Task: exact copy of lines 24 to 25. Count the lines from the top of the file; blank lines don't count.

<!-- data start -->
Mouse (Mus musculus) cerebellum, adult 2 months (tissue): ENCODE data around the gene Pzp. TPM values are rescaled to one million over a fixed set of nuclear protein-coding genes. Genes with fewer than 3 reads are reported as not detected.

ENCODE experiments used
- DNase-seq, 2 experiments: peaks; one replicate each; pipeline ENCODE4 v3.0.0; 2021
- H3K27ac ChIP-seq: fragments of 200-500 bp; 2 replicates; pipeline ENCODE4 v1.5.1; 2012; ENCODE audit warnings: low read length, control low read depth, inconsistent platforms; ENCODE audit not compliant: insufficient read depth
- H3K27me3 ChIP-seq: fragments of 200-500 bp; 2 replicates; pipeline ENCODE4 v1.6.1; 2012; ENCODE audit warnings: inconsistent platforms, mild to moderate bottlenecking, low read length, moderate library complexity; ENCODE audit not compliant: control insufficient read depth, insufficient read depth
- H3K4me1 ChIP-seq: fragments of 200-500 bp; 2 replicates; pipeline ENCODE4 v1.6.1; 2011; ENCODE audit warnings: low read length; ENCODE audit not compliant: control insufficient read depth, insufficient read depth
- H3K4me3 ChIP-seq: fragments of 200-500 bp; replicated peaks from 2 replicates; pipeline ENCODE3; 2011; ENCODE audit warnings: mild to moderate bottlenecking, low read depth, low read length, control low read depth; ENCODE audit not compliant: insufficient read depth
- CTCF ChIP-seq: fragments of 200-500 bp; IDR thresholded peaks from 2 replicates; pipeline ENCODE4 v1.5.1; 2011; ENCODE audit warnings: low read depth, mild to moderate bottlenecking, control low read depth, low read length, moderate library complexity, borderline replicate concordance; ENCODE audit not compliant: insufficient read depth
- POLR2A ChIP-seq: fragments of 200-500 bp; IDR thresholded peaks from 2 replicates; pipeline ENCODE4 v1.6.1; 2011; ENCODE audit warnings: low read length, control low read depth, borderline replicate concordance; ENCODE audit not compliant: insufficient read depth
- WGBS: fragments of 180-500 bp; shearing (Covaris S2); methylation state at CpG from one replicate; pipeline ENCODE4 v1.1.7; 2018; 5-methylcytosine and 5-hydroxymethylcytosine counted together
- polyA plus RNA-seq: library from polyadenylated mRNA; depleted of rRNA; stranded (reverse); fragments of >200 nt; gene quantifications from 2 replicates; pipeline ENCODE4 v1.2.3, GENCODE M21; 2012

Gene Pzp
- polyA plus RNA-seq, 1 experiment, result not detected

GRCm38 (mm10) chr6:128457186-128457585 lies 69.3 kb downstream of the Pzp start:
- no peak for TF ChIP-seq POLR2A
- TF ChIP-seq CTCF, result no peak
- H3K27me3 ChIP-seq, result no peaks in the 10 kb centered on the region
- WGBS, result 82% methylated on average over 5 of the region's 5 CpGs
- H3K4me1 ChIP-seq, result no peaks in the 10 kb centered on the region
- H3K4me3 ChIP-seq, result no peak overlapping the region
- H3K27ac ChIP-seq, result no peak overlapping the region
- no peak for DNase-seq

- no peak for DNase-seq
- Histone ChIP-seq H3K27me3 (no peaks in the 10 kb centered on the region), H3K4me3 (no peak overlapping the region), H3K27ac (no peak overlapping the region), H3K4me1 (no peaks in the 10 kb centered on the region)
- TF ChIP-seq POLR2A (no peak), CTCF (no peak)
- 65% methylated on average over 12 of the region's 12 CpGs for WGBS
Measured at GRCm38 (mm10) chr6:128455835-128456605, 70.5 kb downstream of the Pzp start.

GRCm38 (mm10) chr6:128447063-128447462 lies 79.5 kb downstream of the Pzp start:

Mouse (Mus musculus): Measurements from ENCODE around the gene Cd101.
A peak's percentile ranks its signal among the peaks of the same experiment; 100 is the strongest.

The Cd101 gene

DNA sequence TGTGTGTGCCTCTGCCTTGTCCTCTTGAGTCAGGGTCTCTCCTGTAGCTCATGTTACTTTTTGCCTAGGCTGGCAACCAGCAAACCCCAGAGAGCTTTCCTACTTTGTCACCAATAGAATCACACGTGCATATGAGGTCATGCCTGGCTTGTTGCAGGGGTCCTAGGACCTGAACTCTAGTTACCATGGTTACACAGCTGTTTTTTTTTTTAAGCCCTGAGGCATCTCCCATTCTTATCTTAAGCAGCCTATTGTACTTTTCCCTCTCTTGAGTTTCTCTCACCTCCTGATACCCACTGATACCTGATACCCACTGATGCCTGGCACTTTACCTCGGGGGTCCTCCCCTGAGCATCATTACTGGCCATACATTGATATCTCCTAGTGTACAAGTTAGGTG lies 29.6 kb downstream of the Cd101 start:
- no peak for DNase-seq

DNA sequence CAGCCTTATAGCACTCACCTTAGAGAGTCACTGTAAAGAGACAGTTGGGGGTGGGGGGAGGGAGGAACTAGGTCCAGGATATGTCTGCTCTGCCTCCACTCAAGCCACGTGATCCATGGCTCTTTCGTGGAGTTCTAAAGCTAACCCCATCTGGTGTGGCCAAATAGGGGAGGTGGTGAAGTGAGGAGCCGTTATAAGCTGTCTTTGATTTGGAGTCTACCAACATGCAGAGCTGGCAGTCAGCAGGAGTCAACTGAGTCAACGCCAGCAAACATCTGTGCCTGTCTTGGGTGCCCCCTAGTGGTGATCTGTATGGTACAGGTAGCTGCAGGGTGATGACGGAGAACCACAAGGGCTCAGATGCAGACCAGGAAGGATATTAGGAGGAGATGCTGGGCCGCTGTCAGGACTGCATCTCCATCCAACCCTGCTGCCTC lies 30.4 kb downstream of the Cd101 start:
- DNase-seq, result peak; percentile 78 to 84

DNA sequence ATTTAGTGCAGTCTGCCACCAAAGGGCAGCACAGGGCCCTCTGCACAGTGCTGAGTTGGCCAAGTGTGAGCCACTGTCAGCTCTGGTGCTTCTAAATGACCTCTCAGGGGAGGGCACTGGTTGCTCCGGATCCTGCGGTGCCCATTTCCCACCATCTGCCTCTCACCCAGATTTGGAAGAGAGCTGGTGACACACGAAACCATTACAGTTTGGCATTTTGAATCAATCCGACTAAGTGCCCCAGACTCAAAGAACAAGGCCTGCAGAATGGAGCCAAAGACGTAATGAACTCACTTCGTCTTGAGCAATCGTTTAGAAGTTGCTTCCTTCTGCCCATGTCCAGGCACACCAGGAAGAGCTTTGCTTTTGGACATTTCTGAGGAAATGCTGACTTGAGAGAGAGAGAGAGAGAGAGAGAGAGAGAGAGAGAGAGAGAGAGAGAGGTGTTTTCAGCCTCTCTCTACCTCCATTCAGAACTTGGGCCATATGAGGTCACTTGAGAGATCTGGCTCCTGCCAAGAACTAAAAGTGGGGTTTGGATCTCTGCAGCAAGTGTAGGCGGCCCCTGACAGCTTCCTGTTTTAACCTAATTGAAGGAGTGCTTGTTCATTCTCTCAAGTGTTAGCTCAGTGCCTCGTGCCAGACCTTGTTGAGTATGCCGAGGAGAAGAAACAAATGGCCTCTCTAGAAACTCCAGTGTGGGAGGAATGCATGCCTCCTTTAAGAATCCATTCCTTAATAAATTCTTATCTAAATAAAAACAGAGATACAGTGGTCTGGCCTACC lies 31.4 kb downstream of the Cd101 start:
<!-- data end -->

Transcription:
- Histone ChIP-seq H3K27me3 (no peaks in the 10 kb centered on the region), H3K4me3 (no peak overlapping the region), H3K27ac (no peak overlapping the region), H3K4me1 (no peaks in the 10 kb centered on the region)
- TF ChIP-seq POLR2A (no peak), CTCF (no peak)